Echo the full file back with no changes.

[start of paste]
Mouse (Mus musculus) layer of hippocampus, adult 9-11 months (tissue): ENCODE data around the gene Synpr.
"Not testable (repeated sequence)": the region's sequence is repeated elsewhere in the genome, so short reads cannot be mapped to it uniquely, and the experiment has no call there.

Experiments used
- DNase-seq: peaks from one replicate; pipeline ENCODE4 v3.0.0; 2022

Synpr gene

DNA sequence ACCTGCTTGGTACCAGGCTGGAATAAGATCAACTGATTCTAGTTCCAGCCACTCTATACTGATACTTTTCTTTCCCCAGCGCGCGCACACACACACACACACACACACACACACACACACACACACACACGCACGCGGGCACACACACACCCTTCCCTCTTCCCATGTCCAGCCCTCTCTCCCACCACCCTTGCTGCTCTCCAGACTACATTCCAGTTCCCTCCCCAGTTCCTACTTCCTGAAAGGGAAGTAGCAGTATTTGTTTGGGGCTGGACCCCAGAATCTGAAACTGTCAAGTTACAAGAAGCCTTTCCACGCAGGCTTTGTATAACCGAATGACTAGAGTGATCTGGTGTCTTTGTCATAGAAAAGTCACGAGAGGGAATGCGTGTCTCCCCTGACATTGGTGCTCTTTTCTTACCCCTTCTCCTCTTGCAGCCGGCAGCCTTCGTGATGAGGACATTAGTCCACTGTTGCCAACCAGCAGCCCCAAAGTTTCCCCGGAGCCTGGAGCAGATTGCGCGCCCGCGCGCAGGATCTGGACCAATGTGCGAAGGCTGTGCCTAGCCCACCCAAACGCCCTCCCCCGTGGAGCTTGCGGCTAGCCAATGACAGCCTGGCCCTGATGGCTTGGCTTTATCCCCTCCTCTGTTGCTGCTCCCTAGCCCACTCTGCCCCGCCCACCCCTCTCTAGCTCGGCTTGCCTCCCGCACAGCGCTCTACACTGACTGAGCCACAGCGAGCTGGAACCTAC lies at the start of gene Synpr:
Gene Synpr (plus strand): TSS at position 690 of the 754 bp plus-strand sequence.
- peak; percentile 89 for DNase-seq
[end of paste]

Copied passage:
Mouse (Mus musculus) layer of hippocampus, adult 9-11 months (tissue): ENCODE data around the gene Synpr.
"Not testable (repeated sequence)": the region's sequence is repeated elsewhere in the genome, so short reads cannot be mapped to it uniquely, and the experiment has no call there.

Experiments used
- DNase-seq: peaks from one replicate; pipeline ENCODE4 v3.0.0; 2022

Synpr gene

DNA sequence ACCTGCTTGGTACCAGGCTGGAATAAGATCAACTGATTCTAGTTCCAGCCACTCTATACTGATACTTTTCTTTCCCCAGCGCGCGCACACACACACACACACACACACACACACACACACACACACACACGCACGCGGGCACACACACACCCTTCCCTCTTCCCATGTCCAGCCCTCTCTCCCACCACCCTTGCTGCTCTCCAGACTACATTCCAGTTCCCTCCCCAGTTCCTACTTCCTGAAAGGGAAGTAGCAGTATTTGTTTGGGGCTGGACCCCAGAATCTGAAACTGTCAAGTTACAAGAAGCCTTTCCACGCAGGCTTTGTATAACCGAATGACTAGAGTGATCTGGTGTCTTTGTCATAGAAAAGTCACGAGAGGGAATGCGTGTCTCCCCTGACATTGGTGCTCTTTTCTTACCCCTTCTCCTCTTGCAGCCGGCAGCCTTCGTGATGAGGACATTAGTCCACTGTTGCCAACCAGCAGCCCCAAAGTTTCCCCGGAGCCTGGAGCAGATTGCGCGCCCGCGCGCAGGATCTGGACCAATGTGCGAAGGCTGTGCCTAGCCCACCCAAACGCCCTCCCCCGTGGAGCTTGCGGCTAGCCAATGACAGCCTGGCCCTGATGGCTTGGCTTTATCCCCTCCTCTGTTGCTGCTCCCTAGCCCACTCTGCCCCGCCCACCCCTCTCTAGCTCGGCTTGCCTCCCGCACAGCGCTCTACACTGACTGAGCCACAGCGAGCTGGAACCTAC lies at the start of gene Synpr:
Gene Synpr (plus strand): TSS at position 690 of the 754 bp plus-strand sequence.
- peak; percentile 89 for DNase-seq